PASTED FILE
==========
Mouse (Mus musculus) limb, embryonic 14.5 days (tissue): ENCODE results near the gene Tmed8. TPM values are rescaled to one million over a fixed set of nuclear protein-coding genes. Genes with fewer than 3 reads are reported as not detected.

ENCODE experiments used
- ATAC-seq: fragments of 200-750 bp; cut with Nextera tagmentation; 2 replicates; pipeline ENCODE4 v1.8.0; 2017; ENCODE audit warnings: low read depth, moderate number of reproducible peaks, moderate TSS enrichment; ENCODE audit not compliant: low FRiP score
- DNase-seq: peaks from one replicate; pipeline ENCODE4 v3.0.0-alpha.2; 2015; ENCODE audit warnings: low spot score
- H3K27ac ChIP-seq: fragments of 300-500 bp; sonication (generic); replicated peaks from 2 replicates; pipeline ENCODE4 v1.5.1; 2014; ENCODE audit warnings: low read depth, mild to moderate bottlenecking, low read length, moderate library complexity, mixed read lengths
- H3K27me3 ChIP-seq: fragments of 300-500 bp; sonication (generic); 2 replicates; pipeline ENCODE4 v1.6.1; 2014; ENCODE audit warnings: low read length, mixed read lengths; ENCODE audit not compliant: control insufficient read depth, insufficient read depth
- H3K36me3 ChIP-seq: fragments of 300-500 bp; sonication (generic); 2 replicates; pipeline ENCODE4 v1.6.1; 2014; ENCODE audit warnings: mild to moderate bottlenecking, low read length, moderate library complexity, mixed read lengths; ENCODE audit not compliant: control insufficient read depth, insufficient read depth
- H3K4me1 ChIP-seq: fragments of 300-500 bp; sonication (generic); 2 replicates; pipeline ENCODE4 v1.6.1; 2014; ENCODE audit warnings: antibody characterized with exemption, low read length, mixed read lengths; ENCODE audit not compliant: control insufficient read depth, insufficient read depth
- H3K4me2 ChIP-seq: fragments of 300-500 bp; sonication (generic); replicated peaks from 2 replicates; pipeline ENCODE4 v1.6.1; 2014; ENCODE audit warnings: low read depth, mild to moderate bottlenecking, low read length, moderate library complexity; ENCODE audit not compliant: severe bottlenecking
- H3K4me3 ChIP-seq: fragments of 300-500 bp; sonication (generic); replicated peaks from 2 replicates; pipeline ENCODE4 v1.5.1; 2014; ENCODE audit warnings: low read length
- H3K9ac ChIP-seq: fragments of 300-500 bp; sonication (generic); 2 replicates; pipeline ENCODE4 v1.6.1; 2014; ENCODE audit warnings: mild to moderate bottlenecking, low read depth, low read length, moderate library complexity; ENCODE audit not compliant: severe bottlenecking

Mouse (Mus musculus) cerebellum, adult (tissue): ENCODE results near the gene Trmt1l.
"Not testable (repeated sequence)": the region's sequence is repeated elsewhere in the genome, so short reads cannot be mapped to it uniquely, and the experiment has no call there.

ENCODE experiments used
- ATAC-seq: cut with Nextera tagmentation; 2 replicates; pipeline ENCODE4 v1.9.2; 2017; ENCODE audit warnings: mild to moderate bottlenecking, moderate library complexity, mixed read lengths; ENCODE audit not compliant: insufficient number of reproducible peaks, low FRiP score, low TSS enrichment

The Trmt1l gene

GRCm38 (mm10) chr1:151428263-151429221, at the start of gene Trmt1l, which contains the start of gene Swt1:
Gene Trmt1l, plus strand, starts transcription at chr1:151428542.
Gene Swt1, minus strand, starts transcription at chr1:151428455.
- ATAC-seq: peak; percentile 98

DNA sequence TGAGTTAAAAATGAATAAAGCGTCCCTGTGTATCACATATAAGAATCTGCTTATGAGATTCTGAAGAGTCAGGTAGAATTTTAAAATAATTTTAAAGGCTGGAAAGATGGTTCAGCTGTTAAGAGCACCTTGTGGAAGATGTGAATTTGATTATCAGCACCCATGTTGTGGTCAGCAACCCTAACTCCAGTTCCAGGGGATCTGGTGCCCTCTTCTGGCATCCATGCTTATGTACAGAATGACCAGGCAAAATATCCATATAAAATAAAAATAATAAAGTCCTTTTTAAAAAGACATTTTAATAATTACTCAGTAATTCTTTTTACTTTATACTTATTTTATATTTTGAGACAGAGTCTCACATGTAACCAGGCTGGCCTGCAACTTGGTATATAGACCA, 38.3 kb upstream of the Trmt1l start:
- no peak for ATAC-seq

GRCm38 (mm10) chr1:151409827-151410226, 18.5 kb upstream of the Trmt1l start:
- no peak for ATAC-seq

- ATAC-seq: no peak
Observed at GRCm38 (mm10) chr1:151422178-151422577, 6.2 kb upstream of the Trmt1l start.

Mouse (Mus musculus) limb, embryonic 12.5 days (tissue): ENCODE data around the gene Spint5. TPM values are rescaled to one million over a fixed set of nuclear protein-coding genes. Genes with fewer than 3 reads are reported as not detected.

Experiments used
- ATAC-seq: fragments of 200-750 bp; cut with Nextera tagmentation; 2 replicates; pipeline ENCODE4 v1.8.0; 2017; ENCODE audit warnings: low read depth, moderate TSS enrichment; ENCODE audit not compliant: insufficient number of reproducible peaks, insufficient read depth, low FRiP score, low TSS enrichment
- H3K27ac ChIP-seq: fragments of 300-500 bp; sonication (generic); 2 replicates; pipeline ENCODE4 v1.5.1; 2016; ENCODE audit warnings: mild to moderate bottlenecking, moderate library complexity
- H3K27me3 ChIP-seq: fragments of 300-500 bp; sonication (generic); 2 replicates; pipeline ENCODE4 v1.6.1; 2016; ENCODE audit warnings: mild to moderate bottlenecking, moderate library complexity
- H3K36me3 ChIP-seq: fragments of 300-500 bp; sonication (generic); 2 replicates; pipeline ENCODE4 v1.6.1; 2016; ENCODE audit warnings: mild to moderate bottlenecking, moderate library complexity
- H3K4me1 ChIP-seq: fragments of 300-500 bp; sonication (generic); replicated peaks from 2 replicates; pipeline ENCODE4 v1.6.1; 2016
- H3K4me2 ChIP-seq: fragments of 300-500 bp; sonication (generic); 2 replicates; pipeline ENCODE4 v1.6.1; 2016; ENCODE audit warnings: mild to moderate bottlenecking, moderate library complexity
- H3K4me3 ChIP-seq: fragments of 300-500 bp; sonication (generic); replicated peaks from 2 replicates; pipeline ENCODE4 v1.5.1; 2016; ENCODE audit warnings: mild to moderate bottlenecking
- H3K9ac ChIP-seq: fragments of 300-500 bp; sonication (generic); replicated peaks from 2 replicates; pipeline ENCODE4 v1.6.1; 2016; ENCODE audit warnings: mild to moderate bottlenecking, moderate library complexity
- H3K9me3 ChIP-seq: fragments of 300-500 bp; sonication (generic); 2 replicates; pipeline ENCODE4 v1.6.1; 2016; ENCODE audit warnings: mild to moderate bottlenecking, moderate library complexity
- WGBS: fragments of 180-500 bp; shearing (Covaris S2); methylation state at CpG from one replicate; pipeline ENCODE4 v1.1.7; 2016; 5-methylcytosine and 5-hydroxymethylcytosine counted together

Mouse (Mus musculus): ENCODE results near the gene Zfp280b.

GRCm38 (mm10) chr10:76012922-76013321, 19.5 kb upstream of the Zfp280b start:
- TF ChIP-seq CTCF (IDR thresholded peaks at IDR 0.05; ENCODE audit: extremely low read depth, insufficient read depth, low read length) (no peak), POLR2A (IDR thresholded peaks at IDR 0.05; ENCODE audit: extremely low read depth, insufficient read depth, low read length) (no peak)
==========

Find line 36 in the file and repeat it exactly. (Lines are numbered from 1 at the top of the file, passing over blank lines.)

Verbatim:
- H3K9ac ChIP-seq: fragments of 300-500 bp; sonication (generic); replicated peaks from 2 replicates; pipeline ENCODE4 v1.6.1; 2016; ENCODE audit warnings: mild to moderate bottlenecking, moderate library complexity